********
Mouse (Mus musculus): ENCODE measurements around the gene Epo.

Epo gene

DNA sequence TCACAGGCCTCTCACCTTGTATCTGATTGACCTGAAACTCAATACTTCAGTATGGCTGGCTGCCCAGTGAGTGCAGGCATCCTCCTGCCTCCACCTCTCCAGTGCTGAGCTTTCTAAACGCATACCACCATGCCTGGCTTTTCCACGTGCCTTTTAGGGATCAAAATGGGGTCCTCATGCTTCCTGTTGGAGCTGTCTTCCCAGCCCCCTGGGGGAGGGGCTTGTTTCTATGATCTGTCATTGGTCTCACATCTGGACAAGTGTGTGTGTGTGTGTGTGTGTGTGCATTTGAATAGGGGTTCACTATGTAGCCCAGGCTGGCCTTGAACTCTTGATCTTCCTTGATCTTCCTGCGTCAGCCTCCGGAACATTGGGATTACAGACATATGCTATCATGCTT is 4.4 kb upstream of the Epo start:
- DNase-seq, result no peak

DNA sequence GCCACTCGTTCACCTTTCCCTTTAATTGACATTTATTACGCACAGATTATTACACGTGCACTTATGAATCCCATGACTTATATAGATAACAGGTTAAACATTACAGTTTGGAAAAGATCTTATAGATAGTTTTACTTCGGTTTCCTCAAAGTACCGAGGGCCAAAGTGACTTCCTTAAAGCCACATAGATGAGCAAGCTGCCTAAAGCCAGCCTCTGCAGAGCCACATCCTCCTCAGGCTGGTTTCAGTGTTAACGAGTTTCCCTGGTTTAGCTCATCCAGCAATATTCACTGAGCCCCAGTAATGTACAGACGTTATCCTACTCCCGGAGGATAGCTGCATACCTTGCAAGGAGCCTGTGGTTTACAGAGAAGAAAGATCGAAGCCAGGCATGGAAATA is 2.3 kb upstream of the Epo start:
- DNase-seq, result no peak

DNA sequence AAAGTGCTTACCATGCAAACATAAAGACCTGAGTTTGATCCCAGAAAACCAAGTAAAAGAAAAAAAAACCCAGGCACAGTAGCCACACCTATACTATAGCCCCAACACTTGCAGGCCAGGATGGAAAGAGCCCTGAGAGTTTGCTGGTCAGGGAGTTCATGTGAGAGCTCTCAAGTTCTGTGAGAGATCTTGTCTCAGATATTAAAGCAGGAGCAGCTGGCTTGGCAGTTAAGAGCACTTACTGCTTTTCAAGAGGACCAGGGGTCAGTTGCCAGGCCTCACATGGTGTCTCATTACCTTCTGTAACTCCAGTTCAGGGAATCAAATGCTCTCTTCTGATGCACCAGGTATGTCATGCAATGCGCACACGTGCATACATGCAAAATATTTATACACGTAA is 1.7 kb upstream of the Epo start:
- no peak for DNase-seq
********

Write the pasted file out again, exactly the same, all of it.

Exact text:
Mouse (Mus musculus): ENCODE measurements around the gene Epo.

Epo gene

DNA sequence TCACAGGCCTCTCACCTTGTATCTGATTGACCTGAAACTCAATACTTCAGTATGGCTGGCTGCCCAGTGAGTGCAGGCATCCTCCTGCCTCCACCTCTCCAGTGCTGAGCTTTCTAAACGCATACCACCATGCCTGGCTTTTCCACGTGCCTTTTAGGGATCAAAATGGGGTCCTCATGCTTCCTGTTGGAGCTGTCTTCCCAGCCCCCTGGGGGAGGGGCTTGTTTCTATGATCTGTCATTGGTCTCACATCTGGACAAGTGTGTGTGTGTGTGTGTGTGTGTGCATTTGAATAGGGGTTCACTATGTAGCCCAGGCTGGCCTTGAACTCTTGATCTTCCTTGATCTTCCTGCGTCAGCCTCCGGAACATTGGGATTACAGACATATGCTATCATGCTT is 4.4 kb upstream of the Epo start:
- DNase-seq, result no peak

DNA sequence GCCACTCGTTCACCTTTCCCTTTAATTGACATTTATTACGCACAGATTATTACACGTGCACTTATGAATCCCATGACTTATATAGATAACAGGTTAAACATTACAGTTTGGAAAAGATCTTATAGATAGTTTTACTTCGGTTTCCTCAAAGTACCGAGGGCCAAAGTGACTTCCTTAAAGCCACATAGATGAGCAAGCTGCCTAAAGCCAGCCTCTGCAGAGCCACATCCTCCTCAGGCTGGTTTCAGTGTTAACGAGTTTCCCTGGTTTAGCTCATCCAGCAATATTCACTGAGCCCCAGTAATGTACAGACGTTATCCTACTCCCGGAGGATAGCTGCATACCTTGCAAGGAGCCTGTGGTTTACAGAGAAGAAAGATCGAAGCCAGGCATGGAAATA is 2.3 kb upstream of the Epo start:
- DNase-seq, result no peak

DNA sequence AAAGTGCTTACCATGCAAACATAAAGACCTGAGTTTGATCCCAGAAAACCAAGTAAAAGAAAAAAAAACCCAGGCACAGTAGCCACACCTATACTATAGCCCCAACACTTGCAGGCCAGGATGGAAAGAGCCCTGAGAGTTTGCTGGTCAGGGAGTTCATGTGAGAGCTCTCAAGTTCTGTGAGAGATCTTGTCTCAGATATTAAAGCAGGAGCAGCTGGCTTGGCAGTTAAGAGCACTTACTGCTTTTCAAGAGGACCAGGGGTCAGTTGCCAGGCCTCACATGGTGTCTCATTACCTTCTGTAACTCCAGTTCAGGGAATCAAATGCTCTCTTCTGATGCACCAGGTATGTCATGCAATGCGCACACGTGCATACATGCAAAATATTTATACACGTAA is 1.7 kb upstream of the Epo start:
- no peak for DNase-seq